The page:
My body was already worn down from “dex week” and then with this added crisis, I ended up with an ugly case of pneumonia.  I’m sure you can imagine the chaos at our home this past week as he was recovering and I was getting sicker.  I am so eternally  grateful for strong family and neighbor support. 
Me at Huntsman Cancer Institute where I was treated
 March 2011
I have basically written the facts or events of the last few months, however the feelings and emotions are somewhat overwhelming.  It has been hard! and brings plenty of fresh prospective on what really matters.  I thought I pretty well had that covered with getting cancer but apparently the Lord has much more for us to learn.   It is absolutely a “Beautiful Mess” right now but as the song says, “here we are.”  I am still here and my husband is still here and we and our family are in this for the long haul.  But I do thinks its time for a vacation!

Mat Talk

Lest you think our family is obsessed with all things martial arts, I wanted to share something else we are involved in.

          
                    WRESTLING

(Trent, my 112 lb. 9th grade wrestler with the yellow shoes)

  Joe started his career as a teacher and high school wrestling coach.  He coached for ten years and has been involved with community wrestling since then.
  When our first son was about two years old, he used to put all of his stuffed animals in a pile and run around them yelling, “two points! two points.”

(Trent and Tyler. Brothers talking strategy)
Well, twenty-three years and four sons later, wrestling continues to play a big part in our lives.  All of our sons have been quite successful in the sport.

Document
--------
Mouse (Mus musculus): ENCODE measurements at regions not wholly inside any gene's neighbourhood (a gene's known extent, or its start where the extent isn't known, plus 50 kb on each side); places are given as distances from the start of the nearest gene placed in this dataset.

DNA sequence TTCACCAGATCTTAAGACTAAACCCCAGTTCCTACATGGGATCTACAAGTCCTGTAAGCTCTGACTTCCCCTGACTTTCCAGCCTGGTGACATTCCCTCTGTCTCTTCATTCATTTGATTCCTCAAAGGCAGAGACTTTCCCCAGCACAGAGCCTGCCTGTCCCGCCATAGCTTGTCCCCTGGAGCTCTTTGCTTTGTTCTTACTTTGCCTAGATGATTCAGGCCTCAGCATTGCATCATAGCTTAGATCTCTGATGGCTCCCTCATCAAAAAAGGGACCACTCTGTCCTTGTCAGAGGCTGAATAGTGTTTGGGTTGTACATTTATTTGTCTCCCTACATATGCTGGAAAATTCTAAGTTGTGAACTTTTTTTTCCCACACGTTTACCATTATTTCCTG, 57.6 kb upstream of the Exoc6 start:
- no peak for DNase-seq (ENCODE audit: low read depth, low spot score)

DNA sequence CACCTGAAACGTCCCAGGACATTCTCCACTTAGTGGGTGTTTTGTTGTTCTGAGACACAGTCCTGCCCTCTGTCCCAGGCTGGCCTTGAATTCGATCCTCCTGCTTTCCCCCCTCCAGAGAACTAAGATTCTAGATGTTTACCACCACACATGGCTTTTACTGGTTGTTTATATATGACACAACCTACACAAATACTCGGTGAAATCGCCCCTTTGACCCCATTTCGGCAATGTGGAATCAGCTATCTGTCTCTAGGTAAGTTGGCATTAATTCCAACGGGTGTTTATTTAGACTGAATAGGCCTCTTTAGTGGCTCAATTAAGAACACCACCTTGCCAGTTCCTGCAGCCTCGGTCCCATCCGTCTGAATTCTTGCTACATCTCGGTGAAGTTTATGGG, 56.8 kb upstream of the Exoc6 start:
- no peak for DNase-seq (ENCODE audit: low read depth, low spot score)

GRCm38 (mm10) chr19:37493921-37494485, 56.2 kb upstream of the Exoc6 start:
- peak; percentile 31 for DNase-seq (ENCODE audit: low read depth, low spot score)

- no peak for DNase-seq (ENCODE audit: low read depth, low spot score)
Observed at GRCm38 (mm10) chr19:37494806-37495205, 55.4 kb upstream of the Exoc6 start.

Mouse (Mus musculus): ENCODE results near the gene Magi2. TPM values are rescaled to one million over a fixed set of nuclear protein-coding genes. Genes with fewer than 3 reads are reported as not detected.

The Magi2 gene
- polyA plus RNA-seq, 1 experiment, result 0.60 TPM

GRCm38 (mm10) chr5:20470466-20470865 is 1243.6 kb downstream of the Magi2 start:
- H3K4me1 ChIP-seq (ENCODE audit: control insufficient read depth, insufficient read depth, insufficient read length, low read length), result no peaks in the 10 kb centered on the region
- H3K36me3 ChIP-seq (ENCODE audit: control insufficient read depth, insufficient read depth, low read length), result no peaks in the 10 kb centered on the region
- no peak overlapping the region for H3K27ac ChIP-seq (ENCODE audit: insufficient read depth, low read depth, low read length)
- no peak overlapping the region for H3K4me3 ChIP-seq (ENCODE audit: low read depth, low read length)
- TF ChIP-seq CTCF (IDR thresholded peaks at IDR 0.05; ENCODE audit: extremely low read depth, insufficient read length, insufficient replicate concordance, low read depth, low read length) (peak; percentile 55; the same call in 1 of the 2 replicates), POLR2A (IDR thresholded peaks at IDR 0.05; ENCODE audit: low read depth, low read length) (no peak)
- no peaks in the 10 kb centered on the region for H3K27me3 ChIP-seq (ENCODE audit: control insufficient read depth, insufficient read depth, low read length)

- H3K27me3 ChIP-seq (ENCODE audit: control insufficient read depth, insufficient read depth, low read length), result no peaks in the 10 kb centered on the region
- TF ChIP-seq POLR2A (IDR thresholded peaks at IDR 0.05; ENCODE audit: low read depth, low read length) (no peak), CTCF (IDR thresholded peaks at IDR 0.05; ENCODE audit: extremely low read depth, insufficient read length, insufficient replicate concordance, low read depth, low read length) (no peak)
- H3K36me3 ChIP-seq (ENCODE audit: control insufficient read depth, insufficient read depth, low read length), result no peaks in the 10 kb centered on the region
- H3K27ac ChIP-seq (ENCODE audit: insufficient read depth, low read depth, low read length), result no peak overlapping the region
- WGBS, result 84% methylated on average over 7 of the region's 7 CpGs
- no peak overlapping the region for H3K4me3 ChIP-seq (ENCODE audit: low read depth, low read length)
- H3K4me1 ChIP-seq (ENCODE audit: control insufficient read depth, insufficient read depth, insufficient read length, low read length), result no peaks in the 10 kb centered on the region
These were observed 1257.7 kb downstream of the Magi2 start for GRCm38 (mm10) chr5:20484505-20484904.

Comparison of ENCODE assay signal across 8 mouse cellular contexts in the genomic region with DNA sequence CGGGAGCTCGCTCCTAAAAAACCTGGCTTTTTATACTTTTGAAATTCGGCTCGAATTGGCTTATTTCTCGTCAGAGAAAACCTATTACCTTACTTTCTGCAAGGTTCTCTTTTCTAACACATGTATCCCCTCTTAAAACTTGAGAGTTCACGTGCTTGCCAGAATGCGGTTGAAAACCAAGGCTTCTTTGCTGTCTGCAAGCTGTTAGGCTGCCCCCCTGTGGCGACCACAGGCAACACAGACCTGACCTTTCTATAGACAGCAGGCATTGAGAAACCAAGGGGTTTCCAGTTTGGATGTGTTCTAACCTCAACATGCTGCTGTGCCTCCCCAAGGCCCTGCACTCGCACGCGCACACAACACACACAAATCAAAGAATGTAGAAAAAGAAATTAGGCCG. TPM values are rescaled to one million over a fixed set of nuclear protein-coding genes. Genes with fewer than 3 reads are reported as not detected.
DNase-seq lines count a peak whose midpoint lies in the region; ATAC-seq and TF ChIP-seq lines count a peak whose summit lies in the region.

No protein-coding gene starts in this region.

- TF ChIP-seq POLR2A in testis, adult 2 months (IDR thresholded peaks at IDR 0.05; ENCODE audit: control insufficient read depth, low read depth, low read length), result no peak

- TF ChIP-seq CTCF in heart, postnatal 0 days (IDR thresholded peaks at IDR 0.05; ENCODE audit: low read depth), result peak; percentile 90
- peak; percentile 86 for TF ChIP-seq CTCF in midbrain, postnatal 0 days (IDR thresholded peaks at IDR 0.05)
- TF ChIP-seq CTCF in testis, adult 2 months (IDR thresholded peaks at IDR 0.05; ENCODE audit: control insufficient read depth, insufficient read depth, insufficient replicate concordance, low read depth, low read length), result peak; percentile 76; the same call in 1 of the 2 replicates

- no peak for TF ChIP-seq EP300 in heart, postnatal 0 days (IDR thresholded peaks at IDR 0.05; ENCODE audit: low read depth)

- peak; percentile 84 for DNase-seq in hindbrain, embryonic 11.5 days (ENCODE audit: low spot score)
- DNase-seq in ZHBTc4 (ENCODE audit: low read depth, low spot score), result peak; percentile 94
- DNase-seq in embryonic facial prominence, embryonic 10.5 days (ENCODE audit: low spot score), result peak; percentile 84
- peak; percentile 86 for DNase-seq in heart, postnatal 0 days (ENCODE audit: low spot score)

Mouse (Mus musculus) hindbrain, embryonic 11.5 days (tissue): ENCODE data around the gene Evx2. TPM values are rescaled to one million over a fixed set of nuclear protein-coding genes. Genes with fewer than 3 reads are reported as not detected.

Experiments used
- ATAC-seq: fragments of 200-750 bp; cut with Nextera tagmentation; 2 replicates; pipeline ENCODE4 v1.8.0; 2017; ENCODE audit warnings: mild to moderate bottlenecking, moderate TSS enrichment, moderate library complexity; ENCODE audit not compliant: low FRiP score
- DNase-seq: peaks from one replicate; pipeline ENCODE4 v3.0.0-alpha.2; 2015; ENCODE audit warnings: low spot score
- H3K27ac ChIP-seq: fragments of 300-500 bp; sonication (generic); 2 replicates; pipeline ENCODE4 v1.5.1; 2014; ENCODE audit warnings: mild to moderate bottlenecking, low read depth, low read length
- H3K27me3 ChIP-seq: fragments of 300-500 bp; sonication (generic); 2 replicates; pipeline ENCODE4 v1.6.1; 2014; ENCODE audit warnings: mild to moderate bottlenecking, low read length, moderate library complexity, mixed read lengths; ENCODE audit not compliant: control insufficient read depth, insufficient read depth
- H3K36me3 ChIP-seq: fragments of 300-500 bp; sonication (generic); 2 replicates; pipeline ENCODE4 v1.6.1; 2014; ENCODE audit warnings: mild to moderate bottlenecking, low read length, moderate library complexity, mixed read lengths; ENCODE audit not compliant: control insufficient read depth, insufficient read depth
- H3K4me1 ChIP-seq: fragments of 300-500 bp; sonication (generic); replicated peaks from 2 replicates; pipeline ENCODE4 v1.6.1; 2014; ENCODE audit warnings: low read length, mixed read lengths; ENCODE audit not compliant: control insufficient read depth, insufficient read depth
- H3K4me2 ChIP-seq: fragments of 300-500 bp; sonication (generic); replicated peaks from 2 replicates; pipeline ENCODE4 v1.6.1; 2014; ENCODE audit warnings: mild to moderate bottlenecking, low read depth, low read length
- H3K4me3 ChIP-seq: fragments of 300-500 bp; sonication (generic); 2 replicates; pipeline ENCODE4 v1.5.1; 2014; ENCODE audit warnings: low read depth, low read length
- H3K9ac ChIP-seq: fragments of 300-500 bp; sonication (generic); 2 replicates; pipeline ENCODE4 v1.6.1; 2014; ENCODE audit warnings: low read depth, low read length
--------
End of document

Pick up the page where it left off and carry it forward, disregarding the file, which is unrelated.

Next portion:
Jace and Trent who took 5th in State!!
We just finished the official wrestling season last week.  We spent two days at the Utah 4A State tournament cheering for our high school team and supporting my freshman son.

   I feel so blessed to have been able to watch most of Trent’s matches this year.  I’ve missed so many of them over the past two years. Even if I don’t understand all the moves and rules, and the seats get uncomfortable and the crowd gets so noisy, there is nothing better than being able to watch your child work and struggle and wrestle after paying the price in practice for weeks and months.

Jace declared the winner of a match last year

I live each second on the mat with him. My heart pounds in my chest with each point given.  Whether the ref raises my wrestlers arm at the end …. or not, I was there standing on sidelines or seating in the stands rooting for him all the way.  Feeling his successes or his failures, I am there. 

   Wrestling is a lot like life. It’s tough! We all need a lot of practice.  Sooner or later we will be out on that mat by ourselves facing challenges and fighting to come out on top.  Somethings we must face alone.  We all must be prepared to face our opponents or situations and sometimes we must do it by ourselves; One on one against the opposition or problem. However, through the easy or the hard it is good to know there are family or fans cheering us on from the sidelines.
  I hope my sons and my daughters will know and understand that no matter what comes in their lives, I will be there cheering them on from the sidelines and enjoying my involvement in their lives.


Oh, and about me. I go to Huntsman for tests this week. Labs, an MRI, and another biopsy.  Fun.  Wish me Luck and may all my numbers be good.